ResearchPublished 26 January 2021
Major new study into how New Zealand accent changes in childhood
Whether it’s the vowel shift or the rolled R, New Zealand’s accents provide a fascinating insight into the country’s history and culture
Original story by Lee Kenny published on 24 January 2021 in Stuff
Now a major new study aims to find out exactly how and when accents develop by tracking the speech patterns of 200 Christchurch preschoolers.
Spoken New Zealand English is different, when compared to 120 years ago, and it is thought children are key to accent change and the transition to school is a “key speech change incubator”.
Conversations with kindergarten children are being recorded every six months, for two years, to study literacy development and language acquisition, but researchers will also analyse accents and how they develop.
Changes in accent likely start at school age, as children talk more with their peers and less with parents and caregivers.
The investigation is a first of its kind and will be undertaken by two University of Canterbury (UC) research institutes – the New Zealand Institute of Language, Brain and Behaviour (NZILBB) and the Child Well-being Research Institute.
NZILBB linguist and senior lecturer Dr Lynn Clark said the aim was to “shed light on the speed and mechanism” of accent changes.
“They show (the children) a little video, and ask them what happened and I can use those elements of the data in my research because it gives you quite naturalistic speech,” she said.
“It's the accents I'm particularly interested in, not the words as such, but vowels and consonants. So how they sound when they talk.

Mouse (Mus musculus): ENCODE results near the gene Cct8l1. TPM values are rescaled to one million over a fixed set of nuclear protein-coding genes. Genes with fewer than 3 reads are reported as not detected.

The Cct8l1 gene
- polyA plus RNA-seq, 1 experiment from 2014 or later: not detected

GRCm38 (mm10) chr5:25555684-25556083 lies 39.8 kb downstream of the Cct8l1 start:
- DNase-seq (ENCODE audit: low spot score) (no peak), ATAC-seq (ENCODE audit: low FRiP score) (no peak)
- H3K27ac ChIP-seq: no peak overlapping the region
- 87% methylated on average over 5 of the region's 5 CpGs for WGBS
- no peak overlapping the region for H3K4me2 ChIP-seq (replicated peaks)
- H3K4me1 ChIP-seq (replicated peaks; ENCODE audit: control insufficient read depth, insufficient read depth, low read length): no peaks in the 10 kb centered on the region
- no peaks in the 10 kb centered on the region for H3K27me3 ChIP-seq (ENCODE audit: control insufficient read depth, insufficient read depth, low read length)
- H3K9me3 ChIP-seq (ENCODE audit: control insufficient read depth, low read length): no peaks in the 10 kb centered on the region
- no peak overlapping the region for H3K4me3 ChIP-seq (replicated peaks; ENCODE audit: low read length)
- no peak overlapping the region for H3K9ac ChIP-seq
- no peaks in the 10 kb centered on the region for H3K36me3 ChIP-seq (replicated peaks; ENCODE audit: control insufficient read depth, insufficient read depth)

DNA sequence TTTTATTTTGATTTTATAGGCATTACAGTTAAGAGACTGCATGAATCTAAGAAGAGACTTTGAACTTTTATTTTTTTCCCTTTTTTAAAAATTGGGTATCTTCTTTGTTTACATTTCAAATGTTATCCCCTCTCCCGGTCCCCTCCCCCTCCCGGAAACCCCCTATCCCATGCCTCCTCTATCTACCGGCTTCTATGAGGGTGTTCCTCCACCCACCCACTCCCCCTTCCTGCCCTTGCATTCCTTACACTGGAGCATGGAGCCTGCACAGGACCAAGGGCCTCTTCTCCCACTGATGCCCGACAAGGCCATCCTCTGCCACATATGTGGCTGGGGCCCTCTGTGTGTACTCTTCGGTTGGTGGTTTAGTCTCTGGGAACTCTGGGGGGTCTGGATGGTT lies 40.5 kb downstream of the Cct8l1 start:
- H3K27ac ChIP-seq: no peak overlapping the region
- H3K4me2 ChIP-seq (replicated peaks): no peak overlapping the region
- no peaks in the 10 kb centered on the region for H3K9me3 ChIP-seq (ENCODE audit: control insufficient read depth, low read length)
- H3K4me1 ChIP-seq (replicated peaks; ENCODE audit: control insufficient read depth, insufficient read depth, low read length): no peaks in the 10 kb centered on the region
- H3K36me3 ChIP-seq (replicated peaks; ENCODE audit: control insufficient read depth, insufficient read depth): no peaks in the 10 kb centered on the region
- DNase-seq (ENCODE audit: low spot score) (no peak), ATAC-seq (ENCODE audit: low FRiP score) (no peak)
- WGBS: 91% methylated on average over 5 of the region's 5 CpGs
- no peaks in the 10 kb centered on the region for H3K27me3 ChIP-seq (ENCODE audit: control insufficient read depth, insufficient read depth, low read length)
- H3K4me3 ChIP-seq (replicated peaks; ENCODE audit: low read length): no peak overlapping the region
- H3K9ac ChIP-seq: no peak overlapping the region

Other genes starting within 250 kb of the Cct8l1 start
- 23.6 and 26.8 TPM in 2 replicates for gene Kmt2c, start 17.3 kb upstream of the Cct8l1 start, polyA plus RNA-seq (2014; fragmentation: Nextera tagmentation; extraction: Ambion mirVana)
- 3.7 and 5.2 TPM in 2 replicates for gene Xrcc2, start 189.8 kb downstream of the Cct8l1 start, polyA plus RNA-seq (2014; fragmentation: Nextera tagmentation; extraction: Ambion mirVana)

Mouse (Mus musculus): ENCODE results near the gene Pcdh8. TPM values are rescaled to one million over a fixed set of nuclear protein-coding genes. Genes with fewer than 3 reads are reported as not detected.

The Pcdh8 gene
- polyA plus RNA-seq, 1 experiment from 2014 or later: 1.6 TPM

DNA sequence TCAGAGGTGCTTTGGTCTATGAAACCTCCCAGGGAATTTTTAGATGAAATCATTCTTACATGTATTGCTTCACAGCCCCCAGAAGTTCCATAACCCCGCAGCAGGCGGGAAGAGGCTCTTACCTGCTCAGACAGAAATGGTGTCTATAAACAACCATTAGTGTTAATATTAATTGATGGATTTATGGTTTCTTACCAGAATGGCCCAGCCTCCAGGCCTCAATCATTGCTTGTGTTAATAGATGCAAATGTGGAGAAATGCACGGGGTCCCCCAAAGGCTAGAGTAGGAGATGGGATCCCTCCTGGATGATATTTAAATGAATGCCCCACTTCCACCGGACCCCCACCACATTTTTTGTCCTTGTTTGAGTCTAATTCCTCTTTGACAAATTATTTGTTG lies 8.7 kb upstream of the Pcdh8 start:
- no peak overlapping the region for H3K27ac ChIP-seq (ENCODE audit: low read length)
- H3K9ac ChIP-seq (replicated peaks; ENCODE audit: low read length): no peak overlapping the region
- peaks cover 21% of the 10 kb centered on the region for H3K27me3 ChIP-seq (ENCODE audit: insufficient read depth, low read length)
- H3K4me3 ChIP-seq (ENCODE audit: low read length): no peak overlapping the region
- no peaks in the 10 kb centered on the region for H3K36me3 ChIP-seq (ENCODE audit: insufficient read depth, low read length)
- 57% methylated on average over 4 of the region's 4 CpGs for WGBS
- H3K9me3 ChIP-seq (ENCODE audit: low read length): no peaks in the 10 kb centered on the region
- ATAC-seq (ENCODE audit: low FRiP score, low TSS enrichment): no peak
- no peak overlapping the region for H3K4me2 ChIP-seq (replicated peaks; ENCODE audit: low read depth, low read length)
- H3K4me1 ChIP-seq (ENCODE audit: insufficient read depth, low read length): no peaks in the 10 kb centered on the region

“We know from lots of work that when kids acquire language, they mimic their parents and then at some point they begin to mimic their peer group. The point of the study is to capture that precise reorganisation of what happens.”
Clark, who is originally from Fife in Scotland, has mostly studied adult accents, but said this new project was motivated by her own children.
“My son, who is 7 ... people often comment about how Scottish he sounds. Whereas my daughter, who is 4, has never really sounded Scottish. Yet they were both born here.
“The more I dug into the literature, the more I realised there was quite a big gap in our knowledge.”
Even within families where New Zealand English was spoken, there would still be “generational differences”, she said.
“The difference will be less stark, but we expect that there will still be some differences.”
The Kiwi accent was one of the most variable accents in the world, she said.
Early recordings have meant linguists have been able to track the changes over the decades.
“Over the last 120 years every single vowel has changed its articulation, which I think is probably unheard of in any other accent.”
Words like trap, dress and kit said in a New Zealand accent, demonstrated the raised vowel shift, she said.
“These are quite widely known changes but when we looked into this, we discovered every single vowel has changed its place of articulation and it's still highly variable.”
It was not known what initially prompted the shifts, but the vowel changes were “interlinked”, she said.
“As the trap vowel raises to trep, it encroaches on the space of the dress vowel, so dress becomes driss.”
Another Kiwi accent change, is to pronounce the letter T like a D, meaning city becomes siddy.
The research will be supported by a $614,000 grant from the Royal Society’s Marsden Fund.
Additional information: NZ Stuff
Dr Lynn Clark
University of Canterbury
CONTRACT OR PROJECT ID
UOC2004: 'Understanding the onset of vernacular reorganisation'